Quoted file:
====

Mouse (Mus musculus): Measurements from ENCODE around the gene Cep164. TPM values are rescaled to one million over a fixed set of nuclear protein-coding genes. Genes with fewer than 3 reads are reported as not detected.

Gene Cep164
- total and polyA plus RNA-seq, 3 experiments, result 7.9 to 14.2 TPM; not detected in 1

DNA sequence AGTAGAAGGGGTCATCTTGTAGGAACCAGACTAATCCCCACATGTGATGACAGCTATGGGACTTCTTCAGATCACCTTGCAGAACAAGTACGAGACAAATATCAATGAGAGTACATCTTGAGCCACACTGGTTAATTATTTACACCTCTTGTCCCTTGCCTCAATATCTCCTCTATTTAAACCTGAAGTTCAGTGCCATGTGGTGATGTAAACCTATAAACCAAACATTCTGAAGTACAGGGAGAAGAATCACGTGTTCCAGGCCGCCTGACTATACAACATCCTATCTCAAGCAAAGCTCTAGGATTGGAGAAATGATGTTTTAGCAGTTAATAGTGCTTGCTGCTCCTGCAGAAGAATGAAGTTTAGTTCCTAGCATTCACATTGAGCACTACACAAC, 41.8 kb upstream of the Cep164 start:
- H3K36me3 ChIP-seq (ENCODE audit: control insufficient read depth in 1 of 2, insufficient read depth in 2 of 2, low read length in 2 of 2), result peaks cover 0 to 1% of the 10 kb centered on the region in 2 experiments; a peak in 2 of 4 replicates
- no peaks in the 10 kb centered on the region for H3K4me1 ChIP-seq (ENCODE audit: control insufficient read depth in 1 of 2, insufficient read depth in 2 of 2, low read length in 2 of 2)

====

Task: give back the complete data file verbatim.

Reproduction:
Mouse (Mus musculus): Measurements from ENCODE around the gene Cep164. TPM values are rescaled to one million over a fixed set of nuclear protein-coding genes. Genes with fewer than 3 reads are reported as not detected.

Gene Cep164
- total and polyA plus RNA-seq, 3 experiments, result 7.9 to 14.2 TPM; not detected in 1

DNA sequence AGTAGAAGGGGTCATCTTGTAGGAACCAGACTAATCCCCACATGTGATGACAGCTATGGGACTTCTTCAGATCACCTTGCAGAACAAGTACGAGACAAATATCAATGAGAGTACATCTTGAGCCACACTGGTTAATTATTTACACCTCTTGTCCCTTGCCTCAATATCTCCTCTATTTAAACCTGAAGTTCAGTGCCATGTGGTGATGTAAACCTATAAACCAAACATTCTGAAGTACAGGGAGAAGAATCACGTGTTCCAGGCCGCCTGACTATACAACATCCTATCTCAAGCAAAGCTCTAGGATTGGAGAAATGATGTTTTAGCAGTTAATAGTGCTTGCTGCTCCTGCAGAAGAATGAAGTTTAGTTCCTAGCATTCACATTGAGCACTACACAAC, 41.8 kb upstream of the Cep164 start:
- H3K36me3 ChIP-seq (ENCODE audit: control insufficient read depth in 1 of 2, insufficient read depth in 2 of 2, low read length in 2 of 2), result peaks cover 0 to 1% of the 10 kb centered on the region in 2 experiments; a peak in 2 of 4 replicates
- no peaks in the 10 kb centered on the region for H3K4me1 ChIP-seq (ENCODE audit: control insufficient read depth in 1 of 2, insufficient read depth in 2 of 2, low read length in 2 of 2)